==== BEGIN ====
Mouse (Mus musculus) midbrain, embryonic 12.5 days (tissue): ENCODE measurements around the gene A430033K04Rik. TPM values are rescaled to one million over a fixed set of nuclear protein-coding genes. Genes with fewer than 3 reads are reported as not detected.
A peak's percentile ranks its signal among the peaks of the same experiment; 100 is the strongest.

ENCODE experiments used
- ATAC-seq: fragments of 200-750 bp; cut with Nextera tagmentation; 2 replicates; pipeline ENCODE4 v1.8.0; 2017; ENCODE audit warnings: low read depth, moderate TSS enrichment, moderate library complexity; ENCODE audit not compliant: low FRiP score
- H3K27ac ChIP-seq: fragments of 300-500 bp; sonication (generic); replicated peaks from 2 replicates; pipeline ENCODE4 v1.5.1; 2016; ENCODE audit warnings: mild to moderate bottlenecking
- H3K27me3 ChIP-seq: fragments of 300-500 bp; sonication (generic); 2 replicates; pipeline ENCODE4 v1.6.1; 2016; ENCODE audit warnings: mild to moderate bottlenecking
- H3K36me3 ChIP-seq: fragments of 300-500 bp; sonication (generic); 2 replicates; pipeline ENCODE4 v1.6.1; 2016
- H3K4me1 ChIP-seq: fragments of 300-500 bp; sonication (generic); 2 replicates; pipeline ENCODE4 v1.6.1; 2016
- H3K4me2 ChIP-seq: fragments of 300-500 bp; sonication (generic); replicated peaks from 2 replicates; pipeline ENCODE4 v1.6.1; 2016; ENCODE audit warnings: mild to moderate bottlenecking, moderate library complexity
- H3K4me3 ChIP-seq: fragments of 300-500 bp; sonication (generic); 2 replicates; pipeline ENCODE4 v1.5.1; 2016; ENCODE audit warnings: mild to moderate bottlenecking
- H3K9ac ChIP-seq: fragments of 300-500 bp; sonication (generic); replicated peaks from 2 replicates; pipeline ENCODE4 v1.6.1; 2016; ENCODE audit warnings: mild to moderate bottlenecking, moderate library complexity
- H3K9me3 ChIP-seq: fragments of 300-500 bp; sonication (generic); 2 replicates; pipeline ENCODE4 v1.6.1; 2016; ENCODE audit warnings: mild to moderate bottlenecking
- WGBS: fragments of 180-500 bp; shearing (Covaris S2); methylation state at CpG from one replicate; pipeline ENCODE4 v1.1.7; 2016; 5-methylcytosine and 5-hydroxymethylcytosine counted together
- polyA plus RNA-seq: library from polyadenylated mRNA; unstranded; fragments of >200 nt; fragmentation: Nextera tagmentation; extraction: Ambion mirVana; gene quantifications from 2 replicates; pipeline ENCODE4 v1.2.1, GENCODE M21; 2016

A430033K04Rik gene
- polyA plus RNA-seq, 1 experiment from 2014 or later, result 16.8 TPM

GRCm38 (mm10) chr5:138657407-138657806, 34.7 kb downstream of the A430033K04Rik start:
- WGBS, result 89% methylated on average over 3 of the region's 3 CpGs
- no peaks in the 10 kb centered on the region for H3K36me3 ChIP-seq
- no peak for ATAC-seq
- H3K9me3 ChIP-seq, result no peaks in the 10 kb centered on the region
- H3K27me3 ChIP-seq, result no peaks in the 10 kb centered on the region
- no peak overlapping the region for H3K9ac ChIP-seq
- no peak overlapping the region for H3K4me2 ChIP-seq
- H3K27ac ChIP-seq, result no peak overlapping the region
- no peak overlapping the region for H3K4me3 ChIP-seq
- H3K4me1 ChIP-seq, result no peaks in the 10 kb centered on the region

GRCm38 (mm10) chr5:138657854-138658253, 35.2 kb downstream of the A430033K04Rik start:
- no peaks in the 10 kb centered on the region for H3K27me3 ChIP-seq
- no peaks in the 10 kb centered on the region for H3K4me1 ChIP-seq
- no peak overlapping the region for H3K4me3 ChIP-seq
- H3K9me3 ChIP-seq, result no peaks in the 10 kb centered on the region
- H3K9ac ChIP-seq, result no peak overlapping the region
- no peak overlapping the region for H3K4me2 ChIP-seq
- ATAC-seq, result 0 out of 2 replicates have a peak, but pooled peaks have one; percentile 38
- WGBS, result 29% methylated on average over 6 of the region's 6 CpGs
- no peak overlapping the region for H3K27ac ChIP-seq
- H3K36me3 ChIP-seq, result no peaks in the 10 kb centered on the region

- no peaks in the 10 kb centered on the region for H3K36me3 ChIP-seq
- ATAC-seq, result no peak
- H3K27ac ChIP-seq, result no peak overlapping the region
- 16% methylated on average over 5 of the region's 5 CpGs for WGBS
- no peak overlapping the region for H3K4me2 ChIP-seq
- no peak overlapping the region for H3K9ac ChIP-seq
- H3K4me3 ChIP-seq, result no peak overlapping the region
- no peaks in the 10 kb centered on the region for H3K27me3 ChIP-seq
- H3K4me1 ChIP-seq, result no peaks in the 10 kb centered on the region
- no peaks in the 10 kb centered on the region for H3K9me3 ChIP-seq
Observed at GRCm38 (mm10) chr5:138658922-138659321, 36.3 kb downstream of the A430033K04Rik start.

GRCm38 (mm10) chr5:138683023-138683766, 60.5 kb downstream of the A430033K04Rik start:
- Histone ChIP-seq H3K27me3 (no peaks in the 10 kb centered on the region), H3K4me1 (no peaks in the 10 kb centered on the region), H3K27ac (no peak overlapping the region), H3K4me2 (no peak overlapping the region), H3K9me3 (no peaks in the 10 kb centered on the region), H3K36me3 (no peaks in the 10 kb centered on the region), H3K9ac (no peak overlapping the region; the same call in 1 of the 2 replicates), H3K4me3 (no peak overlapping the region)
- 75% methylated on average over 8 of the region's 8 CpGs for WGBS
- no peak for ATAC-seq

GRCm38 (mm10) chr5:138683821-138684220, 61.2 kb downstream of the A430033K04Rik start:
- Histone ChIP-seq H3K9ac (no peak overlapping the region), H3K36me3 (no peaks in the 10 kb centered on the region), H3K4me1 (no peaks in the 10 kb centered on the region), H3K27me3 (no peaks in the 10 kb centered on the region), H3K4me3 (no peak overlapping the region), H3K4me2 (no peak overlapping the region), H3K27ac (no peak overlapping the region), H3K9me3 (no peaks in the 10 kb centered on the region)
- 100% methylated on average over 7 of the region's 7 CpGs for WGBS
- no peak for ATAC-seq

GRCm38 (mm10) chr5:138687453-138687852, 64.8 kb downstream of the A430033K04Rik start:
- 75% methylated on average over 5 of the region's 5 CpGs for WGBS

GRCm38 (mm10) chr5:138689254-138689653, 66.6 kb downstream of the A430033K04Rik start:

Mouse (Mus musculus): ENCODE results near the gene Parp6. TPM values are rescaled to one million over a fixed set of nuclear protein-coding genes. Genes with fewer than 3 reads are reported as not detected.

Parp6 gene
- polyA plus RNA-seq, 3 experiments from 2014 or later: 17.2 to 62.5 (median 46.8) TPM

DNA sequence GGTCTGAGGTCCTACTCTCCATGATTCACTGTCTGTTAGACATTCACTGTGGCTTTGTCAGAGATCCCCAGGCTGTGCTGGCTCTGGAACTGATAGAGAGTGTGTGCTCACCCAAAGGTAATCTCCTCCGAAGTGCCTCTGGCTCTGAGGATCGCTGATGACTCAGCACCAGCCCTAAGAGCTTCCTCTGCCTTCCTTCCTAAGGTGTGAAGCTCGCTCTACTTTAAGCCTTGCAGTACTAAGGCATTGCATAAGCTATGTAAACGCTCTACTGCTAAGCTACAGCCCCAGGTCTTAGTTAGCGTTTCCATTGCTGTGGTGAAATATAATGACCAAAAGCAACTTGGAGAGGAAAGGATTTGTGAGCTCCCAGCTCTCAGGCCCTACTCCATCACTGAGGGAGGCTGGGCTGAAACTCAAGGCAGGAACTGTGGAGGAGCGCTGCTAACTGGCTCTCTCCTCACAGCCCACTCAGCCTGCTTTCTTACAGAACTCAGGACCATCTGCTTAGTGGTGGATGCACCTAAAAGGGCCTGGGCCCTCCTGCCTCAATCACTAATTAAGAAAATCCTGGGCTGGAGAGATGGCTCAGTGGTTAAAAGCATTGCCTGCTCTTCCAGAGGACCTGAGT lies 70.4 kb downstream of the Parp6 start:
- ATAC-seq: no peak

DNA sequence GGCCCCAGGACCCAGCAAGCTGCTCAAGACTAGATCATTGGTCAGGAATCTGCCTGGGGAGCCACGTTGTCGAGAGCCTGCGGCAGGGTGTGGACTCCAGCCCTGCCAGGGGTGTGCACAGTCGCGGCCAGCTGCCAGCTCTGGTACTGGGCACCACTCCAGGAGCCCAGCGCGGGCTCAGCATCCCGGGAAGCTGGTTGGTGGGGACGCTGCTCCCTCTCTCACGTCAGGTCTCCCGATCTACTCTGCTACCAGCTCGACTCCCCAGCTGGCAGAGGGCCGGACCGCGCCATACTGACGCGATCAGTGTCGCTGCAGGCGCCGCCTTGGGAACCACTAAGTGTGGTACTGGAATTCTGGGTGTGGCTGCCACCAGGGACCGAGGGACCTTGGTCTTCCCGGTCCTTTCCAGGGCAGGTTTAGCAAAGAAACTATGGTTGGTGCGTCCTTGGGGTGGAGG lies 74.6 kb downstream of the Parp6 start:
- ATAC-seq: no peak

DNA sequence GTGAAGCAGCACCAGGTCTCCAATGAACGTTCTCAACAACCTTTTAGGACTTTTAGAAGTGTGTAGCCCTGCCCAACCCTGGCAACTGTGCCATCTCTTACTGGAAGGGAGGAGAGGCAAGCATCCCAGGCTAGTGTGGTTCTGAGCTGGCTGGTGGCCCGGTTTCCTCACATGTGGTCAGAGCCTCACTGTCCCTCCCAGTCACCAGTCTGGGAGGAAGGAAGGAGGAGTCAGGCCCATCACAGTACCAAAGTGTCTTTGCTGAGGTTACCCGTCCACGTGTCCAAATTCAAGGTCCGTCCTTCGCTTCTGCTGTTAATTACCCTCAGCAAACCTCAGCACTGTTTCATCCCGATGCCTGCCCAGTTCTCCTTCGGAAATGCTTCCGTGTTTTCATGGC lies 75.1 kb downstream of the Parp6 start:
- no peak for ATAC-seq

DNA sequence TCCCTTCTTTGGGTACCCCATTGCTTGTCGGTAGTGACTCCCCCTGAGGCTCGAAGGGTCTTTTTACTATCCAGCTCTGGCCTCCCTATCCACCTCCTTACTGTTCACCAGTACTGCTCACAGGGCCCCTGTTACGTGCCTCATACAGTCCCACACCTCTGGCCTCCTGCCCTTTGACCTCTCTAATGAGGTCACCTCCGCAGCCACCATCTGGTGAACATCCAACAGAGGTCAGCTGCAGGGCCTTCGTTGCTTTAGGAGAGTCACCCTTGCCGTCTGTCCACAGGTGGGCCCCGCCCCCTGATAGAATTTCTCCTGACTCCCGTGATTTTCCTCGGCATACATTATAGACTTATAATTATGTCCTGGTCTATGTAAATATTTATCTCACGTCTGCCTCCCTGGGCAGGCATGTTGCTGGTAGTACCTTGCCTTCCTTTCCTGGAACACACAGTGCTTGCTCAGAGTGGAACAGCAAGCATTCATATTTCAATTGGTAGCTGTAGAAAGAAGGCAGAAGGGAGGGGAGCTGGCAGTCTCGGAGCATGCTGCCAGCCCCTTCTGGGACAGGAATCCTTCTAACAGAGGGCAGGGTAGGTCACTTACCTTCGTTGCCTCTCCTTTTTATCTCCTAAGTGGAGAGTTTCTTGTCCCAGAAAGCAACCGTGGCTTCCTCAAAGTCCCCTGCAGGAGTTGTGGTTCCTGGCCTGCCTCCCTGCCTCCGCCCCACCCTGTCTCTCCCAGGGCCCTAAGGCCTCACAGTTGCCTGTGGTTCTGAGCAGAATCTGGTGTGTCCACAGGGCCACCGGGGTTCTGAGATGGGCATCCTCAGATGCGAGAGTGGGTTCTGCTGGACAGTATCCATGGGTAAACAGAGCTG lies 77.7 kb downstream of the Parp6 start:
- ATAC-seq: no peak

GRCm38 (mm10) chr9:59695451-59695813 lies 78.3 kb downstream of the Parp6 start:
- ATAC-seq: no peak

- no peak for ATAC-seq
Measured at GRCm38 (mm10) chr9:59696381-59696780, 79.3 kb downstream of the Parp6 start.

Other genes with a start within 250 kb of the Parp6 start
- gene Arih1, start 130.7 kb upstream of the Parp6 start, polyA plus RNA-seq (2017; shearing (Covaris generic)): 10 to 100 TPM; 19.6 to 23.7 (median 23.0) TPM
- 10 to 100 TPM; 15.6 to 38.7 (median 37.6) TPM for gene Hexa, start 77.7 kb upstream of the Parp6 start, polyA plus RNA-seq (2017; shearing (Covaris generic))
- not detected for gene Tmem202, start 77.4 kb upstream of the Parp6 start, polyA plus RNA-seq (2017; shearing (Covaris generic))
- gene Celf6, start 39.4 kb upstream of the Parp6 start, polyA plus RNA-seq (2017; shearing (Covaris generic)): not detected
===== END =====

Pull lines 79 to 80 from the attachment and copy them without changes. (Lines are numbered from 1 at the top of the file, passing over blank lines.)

- not detected for gene Tmem202, start 77.4 kb upstream of the Parp6 start, polyA plus RNA-seq (2017; shearing (Covaris generic))
- gene Celf6, start 39.4 kb upstream of the Parp6 start, polyA plus RNA-seq (2017; shearing (Covaris generic)): not detected